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# > 0.5 + 0.1 == 0.6 > true > 0.1 + 0.2 == 0.3 > false 🙏🙏

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So JavaScript eats java?
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===
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Is this another post implying that JS is the only language that hasn't solved the fundamental problem of floats not being able to represent all numbers?
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And what is the result with ===
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This is not a js problem, but a float problem and every language has it.
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@kenogo

How many decimal places an epsilon value needs to have before coming to an acceptable approximation that two floats are 'equal?'
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@monzrmango depends on what you have been doing with the variables because rounding errors can add up. That's a complicated issue in numerics, and it requires thorough analysis of the algorithm.

But as very basic step, avoid 0.1 stuff with floats and better use 1/2, 1/4, 1/8 and so on, especially for any kind of step size or loop. Or use an integer loop variable, cast it to float and divide it by 10 in every loop run, though that is slower and still inaccurate - it's just that the error at least doesn't add up in the loop.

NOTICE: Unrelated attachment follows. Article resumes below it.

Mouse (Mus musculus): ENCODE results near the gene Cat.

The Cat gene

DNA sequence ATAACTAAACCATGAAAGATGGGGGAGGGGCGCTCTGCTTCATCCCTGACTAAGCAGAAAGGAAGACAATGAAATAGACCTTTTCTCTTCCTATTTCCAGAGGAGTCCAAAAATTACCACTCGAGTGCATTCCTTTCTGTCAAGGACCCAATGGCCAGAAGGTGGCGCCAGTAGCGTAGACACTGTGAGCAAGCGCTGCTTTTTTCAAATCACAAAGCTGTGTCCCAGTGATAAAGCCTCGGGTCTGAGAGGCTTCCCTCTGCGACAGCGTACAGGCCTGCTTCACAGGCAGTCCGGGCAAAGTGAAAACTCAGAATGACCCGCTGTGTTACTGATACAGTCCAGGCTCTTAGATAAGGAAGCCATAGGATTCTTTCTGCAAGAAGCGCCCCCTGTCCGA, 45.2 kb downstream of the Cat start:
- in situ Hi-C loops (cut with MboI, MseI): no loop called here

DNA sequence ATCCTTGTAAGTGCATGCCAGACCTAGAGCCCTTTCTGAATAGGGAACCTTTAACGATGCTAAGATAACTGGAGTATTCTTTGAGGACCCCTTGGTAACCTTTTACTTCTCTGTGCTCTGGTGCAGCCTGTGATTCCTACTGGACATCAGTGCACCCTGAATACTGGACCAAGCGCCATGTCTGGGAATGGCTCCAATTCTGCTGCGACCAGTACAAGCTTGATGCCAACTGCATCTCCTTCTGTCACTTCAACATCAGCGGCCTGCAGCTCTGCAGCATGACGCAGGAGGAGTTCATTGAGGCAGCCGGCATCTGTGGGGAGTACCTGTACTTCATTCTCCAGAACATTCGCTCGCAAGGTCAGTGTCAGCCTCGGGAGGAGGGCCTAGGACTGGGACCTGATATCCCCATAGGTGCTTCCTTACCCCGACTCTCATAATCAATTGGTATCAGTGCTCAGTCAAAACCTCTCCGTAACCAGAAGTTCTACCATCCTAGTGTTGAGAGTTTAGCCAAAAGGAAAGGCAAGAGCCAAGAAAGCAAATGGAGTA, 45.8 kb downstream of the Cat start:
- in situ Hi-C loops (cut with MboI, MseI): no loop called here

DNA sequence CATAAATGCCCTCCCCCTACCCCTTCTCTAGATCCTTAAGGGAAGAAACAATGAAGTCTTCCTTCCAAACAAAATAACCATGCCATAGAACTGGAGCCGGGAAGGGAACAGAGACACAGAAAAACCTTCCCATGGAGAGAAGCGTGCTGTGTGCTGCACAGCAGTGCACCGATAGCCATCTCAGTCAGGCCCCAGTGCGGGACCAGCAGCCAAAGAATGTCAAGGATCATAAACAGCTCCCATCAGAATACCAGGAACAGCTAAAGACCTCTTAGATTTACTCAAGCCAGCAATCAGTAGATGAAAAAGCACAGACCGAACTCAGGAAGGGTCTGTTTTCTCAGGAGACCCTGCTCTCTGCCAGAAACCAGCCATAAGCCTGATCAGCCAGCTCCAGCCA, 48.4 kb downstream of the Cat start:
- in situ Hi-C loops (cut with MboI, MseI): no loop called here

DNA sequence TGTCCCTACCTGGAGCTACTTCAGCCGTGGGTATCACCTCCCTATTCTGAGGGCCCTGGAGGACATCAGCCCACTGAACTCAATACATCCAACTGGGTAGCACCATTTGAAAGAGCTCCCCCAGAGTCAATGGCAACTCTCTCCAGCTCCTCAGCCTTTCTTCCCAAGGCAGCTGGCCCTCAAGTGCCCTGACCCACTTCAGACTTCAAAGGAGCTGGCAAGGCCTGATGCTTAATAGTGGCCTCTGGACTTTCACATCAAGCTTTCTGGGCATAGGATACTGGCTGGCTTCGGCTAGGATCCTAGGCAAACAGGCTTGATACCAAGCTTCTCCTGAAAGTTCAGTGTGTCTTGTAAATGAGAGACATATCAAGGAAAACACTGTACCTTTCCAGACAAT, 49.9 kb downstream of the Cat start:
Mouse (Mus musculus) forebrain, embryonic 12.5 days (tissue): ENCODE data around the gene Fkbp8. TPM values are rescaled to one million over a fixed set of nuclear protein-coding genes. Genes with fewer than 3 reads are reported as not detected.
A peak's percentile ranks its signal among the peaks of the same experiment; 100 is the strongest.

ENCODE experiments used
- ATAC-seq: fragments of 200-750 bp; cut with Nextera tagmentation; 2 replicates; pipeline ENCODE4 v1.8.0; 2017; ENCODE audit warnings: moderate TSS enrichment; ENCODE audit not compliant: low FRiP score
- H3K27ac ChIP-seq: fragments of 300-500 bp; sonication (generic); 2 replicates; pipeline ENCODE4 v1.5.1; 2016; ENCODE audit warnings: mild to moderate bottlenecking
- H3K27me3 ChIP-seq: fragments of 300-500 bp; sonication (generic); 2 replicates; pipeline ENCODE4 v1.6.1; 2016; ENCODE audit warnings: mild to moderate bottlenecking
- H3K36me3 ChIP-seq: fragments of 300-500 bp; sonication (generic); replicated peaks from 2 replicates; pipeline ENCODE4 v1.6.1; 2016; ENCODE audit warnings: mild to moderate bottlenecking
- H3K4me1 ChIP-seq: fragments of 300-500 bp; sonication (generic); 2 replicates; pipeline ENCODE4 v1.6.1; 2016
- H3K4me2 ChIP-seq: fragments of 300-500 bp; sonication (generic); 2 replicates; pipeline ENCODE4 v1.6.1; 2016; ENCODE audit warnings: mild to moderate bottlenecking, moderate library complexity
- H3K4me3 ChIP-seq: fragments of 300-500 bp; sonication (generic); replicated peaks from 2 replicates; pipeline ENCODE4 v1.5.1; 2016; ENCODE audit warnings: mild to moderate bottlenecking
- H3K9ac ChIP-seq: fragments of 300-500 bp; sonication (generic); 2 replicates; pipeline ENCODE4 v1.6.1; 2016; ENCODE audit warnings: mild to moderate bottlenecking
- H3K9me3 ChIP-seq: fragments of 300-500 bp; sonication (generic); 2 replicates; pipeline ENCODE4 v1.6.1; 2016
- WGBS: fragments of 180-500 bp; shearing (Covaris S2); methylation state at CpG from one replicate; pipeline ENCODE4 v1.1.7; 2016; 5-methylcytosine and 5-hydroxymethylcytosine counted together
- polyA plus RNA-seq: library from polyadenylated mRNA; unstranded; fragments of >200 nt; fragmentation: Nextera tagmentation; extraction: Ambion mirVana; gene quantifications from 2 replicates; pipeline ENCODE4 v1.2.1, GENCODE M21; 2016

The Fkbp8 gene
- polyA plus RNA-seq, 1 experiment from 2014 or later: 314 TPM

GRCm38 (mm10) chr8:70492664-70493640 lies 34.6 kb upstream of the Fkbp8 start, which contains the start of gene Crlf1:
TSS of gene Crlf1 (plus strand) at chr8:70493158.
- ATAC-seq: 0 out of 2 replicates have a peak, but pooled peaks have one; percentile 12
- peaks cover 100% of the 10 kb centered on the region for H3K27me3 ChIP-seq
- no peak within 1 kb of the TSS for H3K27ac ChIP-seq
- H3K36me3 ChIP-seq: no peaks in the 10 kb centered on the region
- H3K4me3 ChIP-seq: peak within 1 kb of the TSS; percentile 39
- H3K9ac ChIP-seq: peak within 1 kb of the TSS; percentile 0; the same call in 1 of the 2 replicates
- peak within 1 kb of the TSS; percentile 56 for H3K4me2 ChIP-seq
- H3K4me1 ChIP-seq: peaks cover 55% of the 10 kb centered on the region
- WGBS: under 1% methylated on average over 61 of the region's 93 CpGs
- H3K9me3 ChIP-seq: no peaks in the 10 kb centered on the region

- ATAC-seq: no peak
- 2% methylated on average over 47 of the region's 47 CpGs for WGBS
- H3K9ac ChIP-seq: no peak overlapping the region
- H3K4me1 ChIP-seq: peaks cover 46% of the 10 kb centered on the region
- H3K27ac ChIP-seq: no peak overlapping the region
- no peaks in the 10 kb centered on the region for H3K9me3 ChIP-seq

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This is like a recurring topic on devRant 😂

Again, 0.2 it's periodic in binary, it will *never* be exact in any language/floating point implementation! As well as in math 0.999999999999999999 != 0.9periodic
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@kenogo there are no hamsters in India I figured they are fluffy rats so they eat meat
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As Car isto Carpet
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@JackToolsNet the result is still wrong, but there is almost no situation where you should use == over ===.
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@ashishk or car into carcass 😂
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